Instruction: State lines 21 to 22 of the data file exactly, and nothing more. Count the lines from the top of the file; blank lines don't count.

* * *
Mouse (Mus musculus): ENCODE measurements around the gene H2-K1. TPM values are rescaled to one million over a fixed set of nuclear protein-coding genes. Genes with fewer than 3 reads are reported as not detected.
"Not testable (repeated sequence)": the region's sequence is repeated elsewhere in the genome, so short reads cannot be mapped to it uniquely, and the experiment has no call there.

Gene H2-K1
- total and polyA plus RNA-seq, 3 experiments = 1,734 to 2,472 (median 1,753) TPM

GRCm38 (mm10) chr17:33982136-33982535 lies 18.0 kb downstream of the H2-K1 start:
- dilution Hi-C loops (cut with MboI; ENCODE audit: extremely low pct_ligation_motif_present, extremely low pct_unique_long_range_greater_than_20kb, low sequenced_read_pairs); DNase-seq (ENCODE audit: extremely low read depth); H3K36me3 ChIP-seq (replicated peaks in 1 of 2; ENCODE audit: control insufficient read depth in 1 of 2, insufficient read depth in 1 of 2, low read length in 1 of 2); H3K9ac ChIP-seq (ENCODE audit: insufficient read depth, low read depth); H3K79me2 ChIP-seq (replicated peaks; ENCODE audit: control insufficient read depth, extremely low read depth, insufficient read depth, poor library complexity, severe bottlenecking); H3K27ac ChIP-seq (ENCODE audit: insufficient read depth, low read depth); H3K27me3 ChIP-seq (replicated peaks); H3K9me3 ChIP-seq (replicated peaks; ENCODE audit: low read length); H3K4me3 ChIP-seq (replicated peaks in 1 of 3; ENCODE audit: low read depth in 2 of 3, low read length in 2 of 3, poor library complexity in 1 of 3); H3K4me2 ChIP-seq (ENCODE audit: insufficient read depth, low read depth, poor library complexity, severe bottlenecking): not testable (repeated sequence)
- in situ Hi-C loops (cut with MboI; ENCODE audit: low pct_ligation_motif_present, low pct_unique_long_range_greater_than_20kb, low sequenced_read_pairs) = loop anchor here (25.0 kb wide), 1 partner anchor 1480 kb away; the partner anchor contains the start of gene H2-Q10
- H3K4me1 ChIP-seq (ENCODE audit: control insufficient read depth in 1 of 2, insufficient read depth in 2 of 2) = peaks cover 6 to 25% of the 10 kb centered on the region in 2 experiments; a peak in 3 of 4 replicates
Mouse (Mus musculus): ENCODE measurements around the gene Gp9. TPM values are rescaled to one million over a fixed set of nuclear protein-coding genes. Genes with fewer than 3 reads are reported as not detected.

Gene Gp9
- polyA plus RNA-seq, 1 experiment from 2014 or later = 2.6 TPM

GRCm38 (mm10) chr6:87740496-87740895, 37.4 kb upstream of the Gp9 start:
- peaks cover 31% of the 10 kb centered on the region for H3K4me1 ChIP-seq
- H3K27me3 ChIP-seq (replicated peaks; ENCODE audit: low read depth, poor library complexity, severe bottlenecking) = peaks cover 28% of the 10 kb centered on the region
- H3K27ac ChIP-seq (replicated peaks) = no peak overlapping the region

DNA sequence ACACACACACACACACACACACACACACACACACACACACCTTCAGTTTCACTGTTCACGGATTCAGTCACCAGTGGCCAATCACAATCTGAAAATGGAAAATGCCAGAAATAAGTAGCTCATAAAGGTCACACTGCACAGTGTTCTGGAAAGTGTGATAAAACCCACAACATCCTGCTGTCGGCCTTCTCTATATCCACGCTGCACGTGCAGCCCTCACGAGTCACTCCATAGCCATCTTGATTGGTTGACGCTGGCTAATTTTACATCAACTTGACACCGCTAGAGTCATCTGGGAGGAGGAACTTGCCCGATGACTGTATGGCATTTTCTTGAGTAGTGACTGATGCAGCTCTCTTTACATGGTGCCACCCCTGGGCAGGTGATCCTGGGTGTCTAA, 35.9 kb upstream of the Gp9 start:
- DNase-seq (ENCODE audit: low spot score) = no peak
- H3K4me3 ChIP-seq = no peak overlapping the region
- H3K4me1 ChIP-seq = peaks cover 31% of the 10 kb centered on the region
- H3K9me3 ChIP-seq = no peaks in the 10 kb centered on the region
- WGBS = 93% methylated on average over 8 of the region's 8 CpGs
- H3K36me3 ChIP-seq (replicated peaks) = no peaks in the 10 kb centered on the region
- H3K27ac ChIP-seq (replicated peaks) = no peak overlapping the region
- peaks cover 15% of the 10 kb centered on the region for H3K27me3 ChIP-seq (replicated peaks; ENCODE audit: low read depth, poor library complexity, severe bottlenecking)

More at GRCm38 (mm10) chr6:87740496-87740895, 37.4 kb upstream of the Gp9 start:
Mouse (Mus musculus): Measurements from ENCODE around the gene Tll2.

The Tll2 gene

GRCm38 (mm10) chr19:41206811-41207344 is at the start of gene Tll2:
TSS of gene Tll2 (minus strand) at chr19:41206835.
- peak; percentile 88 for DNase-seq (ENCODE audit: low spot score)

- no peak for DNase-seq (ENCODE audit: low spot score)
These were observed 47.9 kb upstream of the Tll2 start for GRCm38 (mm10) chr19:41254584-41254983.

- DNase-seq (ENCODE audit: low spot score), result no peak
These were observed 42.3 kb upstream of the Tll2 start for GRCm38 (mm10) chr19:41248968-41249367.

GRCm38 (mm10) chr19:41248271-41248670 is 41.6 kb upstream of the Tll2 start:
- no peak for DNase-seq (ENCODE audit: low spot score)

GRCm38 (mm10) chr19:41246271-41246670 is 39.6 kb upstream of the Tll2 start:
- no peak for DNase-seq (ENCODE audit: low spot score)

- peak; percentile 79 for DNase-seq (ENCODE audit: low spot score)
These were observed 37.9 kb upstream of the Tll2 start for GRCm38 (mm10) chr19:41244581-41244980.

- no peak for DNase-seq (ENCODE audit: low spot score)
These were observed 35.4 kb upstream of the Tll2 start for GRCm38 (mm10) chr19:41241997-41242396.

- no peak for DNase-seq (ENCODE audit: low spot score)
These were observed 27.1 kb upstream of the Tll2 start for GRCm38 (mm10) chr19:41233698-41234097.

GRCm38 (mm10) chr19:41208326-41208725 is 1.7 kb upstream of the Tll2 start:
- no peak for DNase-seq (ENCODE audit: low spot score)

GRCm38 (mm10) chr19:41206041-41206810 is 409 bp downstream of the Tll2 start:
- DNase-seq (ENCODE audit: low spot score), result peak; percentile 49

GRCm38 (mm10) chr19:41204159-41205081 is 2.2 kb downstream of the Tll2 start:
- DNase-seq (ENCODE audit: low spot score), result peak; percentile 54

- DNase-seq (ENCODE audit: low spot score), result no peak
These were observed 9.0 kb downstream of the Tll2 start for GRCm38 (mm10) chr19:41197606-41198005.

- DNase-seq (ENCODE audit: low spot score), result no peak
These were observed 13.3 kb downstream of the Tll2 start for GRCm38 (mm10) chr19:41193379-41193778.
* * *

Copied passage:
- WGBS = 93% methylated on average over 8 of the region's 8 CpGs
- H3K36me3 ChIP-seq (replicated peaks) = no peaks in the 10 kb centered on the region